The law often operates as the apparatus that facilitates instead of prevents the untimely deaths of so many in historically excluded and oppressed communities – including the LGBTQ community. The deaths of both Aimee Stephens and Don Zarda, whose workplace discrimination cases the Supreme Court decided posthumously in their favor on Monday, are a case in point. Aimee, who died of complications related to kidney disease just weeks ago and Don, who died in an accident, did not live to see the outcome of their cases, in which the highest court ruled that their livelihoods — and, thus, in America today, their health insurance — shouldn’t be predicated on their sexual orientation or gender identity.
So after living for decades under a patchwork of state and local laws and lower court opinions, the entire country now has protections against discrimination at work if they are LGBTQ. For me, it was a galvanizing reminder of how sometimes advocates can still find hope in our work despite the compromises inherent to the law, and be reinvigorated for and invested in the transformative work for justice that lies again.
Decades of work — in the streets, in legislatures and in the courts — went into the simple, clear, unequivocal ruling by the court that, yes, it is illegal to fire or otherwise discriminate against someone for being LGBTQ, which was written by Trump-appointed Justice Neil Gorsuch and joined by Chief Justice John Roberts and the court’s four liberals.
The entire architecture of the Trump administration’s explicit attacks on LGBTQ people came crumbling down in an instant — an instant built on the lives and labor of so many advocates leading up to the breathtaking win.
Nothing happens in law without the resistance and organizing of people in the streets, in their homes and families, in their schools and communities, within prisons and jails, and at workplaces. Monday’s decision, for example, came one day after more than 15,000 people gathered in Brooklyn to rally for Black Trans Lives, and less than two weeks after hundreds marked the beginning of Pride and the Black Lives Matter movement by gathering at New York City’s Stonewall Inn to call for justice for Nina Pop, a Black trans woman, and Tony McDade, a Black trans man killed by police. It also came the same week that Riah Milton was killed in Ohio and the remains of Dominique “Rem’Mie” Fells were found in Philadelphia — both Black trans women.
And just last Friday, the Trump administration rushed out a rule designed to allow discrimination in health care settings against trans people under the Affordable Care Act. The entire 336-page rule — which read much like author J.K. Rowling’s now-infamous anti-trans screed — was premised on a notion of sex discrimination that the Supreme Court has now wholly rejected; Monday's decision should essentially nullify the rule entirely as being outside the agency’s authority.
Whether they like it or not, the Trump administration is not the final word on the meaning or scope of federal statutes that prohibit discrimination because of sex: the Supreme Court is and they have spoken. Thus, the many actions that the Trump administration has taken to systemically attack LGBTQ people — particularly trans youth — are completely neutralized. From efforts to target trans youth in schools, to those designed to push trans people out of homeless shelters, to those intended to deny us health care, every single one of the Trump administration’s anti-trans policy actions are now likely as legally enforceable as Rowling’s anti-trans ponderings.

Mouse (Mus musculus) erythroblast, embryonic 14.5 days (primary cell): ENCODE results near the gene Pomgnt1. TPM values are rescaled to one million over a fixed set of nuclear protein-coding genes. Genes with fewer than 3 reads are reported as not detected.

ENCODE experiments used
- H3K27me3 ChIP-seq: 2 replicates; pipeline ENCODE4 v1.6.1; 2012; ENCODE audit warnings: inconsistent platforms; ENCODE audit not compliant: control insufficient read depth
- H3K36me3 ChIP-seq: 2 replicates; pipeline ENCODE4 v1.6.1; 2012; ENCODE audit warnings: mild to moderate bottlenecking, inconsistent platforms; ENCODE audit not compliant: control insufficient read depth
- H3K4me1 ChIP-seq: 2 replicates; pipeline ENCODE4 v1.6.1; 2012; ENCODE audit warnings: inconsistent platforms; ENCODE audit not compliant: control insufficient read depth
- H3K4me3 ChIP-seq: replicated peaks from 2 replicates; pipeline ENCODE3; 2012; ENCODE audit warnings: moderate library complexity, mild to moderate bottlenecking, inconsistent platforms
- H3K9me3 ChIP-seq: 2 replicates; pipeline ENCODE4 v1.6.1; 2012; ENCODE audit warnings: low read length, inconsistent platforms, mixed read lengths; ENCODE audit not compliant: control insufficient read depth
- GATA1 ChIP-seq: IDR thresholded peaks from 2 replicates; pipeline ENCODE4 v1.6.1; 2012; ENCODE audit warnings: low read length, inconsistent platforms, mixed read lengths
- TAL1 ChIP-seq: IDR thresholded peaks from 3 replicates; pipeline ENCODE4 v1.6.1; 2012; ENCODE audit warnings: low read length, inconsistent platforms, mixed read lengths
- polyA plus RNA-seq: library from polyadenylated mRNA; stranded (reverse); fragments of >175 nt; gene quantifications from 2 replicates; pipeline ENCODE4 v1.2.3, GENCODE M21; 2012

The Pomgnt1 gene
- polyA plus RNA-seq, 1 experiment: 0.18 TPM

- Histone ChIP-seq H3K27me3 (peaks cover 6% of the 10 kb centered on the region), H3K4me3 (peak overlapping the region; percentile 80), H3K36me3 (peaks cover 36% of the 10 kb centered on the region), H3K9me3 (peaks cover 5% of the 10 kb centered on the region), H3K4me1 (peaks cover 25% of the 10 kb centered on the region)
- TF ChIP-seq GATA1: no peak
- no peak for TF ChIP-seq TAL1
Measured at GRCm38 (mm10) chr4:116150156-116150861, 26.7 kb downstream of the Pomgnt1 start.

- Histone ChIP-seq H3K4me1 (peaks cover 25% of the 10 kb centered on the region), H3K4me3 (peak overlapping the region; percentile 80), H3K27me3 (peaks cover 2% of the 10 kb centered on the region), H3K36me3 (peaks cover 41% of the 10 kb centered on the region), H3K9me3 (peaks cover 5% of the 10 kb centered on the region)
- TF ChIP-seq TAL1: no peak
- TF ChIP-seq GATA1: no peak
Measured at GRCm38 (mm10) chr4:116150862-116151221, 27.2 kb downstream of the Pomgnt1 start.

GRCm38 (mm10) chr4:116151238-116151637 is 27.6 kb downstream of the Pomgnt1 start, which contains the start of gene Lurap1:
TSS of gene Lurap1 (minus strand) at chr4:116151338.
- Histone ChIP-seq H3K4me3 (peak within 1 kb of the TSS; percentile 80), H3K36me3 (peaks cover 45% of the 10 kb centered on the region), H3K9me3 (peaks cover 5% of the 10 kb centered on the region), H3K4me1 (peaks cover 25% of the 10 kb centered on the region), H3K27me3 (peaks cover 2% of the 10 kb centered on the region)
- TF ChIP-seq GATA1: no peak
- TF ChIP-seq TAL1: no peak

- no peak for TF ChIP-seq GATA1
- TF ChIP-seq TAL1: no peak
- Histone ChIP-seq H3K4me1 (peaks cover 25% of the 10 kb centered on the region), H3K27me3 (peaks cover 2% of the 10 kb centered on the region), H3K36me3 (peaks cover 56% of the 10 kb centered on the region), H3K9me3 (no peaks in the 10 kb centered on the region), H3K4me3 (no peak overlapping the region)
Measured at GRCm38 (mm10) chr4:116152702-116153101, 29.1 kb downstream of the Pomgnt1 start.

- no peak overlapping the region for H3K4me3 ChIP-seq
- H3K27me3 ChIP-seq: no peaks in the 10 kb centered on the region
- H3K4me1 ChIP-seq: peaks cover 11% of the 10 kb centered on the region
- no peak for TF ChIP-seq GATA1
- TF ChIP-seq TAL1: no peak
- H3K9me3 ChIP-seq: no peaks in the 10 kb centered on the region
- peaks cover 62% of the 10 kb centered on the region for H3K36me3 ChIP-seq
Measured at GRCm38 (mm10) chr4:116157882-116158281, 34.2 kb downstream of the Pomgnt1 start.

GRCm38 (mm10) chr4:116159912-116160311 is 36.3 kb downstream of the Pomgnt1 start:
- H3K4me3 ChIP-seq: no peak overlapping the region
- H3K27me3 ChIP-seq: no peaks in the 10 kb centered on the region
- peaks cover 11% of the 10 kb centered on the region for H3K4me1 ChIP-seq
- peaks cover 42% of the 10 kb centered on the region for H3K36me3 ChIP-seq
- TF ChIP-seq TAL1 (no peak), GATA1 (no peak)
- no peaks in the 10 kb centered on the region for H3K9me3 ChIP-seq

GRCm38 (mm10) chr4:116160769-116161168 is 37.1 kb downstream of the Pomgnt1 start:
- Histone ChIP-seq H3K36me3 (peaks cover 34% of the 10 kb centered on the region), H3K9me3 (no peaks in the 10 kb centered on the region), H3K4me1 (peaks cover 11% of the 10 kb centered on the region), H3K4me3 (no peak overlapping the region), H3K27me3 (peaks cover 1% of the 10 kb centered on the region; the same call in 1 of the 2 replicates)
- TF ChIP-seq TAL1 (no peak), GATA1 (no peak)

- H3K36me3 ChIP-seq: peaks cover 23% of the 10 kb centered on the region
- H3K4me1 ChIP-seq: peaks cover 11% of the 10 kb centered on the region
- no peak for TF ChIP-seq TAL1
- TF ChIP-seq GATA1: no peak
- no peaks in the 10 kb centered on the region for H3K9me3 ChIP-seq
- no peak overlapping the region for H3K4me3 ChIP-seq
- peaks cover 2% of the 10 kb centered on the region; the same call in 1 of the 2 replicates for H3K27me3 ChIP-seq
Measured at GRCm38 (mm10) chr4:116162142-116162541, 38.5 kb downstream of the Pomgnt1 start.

The sweeping victory for LGBTQ workers is a moment of hope that feels particularly meaningful in the context of the widespread organizing and resistance to anti-Black state violence, as well as the widespread mobilizing in defense of Black trans lives. We won this case because so many Black and Brown people fought and died to give us the chance to demand justice before the highest court in the United States and from each other as Americans.
But in the same day that the Supreme Court ruled in favor of LGBTQ workers, it rejected cases that would have evaluated the legal doctrine of qualified immunity that effectively allows police to act with impunity and, in the coming weeks, the court may issue harmful decisions on the law allowing undocumented people brought to the U.S. as children to remain here legally (known as Deferred Action for Childhood Arrivals) and abortion and contraception. All of these will have disproportionately negative effects on communities of color; in fact, the qualified immunity doctrine is largely understood as a product of white supremacy and central to the culture of impunity that allows the police to get away with disproportionate acts of violence against Black and Brown people.
The future, then, will be a test of how we build on this victory together. Employment protections are crucial but only the beginning, because ours is not a call for equality but for justice. And justice means showing up for the unhoused, the undocumented, the incarcerated, and the ill. Without decriminalization of sex work, without an end to discrimination based on past criminal conviction, without defunding the police, and without reinstating and greatly expanding DACA, Monday’s win will be hollow. The work for, as the pledge our children recite in school (often in violation of the First Amendment) promises, “justice for all” continues — and, in this moment of great transformation, a new kind of work begins.